The entwined relationship humans and animals share is fascinating. Currently, researchers are investigating the workings of octopus tentacles to develop responsive prosthetics for humans. And, as you may have heard, antibodies derived from llamas have been found to neutralise the SARS-CoV-2 virus in lab tests.
As vets, we know that many clients love their pet as a member of the family. In fact, lockdown measures have meant pet owners are spending more time than ever with their furry family members, and whilst people are staying away from human hospitals, many vet practices are seeing an increase in demand!
The work you do as a vet is truly valuable. Not only to the animals, but to their human owners.
However, it is sometimes easy to overlook the true value of your work, especially when you are rushed off your feet, incomprehensibly stressed and are finding it hard to communicate with clients.
Complaints veterinarians commonly have are: ‘All clients are obnoxious, impatient and don’t understand anything!’, ‘clients are the root of all my stress!’, ‘clients have impossible expectations.’ Sound familiar? Well, some clients may come across as obnoxious, rude, and demanding because they are so anxious about the health of their pet. Think about it: they don’t understand what is wrong with their pet, the vet practice is unfamiliar territory, and they are eagerly awaiting answers from you, the vet.
Whether we like it or not, as vets a lot of our job revolves around client communication. Yet, few of us are actually good at this. We build up the idea that clients are obnoxious which then becomes a self fulfilling prophecy! In doing this we forget that, largely, clients feel deeply connected to their pets and want the best for them – just as we do.
It’s also true that many vets are worried about recommending treatment because they think they’ll come across as disingenuous, or will make the client believe they are being scammed. Ultimately, this is a fallacy. If you are anxious about recommending treatment, this will come across in your delivery and your client will be unlikely to adhere.
Our advice: be genuine. Remember, you and your client are in pursuit of the same goal: caring for the animal. If you keep this in mind when you are recommending treatment, you are less likely to feel anxious. This is all about delivery. Explain why the treatment is the best option for the animal’s health in a clear, concise manner. It sounds simple, but many vets skip this ‘explanation’ part because they forget that clients don’t have the same level of knowledge as them.
One thing that’s really helpful is to demonstrate why their pet needs treatment, if possible. For example, you could use a blue-light to show the levels of calculus build up in their dog. This is a tangible, physical explanation for treatment which will, no doubt, compound your level of integrity and build trust that what you’re recommending is needed.
Aside from this, working on your Emotional Intelligence (EQ) will drastically change the way you communicate with clients for the better. It will also help you to build genuine relationships with clients. An integral part of developing EQ is to consider how you would like the client to feel, and how you are going to make this happen. For example, you may want the client to feel receptive, aware, confident, trusting.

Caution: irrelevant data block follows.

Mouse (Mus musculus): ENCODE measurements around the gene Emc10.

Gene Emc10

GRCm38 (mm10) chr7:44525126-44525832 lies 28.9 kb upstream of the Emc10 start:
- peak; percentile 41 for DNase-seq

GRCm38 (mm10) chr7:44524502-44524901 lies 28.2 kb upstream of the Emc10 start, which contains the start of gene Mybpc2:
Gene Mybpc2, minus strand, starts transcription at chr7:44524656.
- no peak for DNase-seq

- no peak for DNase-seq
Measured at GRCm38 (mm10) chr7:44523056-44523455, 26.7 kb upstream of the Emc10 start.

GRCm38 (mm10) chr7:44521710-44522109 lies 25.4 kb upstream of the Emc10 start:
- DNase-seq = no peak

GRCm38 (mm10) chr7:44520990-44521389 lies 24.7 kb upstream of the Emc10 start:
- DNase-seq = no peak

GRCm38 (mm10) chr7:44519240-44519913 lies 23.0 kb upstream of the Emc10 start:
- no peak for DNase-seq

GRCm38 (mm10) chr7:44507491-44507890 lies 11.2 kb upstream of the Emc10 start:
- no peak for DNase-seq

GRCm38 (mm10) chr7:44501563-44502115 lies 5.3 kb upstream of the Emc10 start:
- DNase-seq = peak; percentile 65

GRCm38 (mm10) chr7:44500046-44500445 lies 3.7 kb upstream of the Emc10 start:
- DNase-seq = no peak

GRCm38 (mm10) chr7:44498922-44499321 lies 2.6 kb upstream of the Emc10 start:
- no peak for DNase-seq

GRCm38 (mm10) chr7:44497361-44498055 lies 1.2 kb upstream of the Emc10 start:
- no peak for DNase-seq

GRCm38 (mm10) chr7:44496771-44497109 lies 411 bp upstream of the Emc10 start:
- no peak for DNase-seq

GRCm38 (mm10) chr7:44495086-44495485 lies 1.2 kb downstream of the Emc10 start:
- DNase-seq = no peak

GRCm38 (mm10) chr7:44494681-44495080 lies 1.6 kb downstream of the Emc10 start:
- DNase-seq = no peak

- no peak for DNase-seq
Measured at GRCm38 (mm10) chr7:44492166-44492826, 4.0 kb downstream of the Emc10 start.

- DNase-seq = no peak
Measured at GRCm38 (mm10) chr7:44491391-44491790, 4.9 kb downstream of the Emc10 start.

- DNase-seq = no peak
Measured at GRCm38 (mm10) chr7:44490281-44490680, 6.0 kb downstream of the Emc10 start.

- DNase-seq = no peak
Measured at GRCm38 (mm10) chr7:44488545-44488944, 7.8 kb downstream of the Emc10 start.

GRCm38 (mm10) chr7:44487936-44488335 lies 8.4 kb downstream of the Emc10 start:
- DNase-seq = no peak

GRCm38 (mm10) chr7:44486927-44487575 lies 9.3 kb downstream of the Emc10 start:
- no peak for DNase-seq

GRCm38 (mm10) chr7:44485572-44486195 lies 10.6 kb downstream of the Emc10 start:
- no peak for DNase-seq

What makes you feel these things?
Perhaps you feel a bit jittery, unsure of your recommendations, and you end up explaining things in a confusing way. If it helps, imagine the client is an old friend who you haven’t seen in ages. Greet them in an open, confident manner and greet their pet too! Make sure you explain things properly, but remain gently assertive. Keep in mind that you and your client both want the best for the animal.
Finally, a lot of vets are anxious when it comes to the financial side of the business. Practically no one becomes a vet for the money! There seems to be a certain unease about finances when recommending treatment. However, what we said earlier still applies: both you and the client care for the health of the animal. The quality of care you give, the service you deliver, is inherently linked to the bottom line of the business.
This is to say: remain focussed on the quality of care you deliver, and the finances will fall into place. Getting caught up in the finances can take away from the true value you offer animals and humans.
Change your mindset: clients may seem obnoxious, rude, demanding, because this is how we’ve come to perceive them. Largely, clients want the best for their animal and are feeling anxious when they go to the vets.
Aim to build genuine relationships with clients – this will make it easier for everyone involved.
Explain to clients in a clear and concise manner. Use tangible methods if possible.
Work on your EQ by identifying how you would like the client to feel and how you can make this happen.
Don’t get caught up in the financial side of things. Remember, your recommendations are genuine and in the patient’s best interest.
We hope you have found these notes on integrity useful, and can start to develop genuine relationships with your clients. You may also like our webinar, 4 Steps to a Happy and Successful Career as a Veterinarian, which includes more tips and the three fatal mistakes to avoid as a veterinarian.
We look forward to seeing you there!
Water & Glass by Abi Curtis (fiction): a speculative look into a future where animals and humans become truly entwined.
Sealed by Naomi Booth (fiction): a pertinent dystopian novel imagining the human body’s reaction to a volatile environment.
Dark Ecology by Timothy Morton (ecocriticism): a critical exploration of the position of the human in their environment.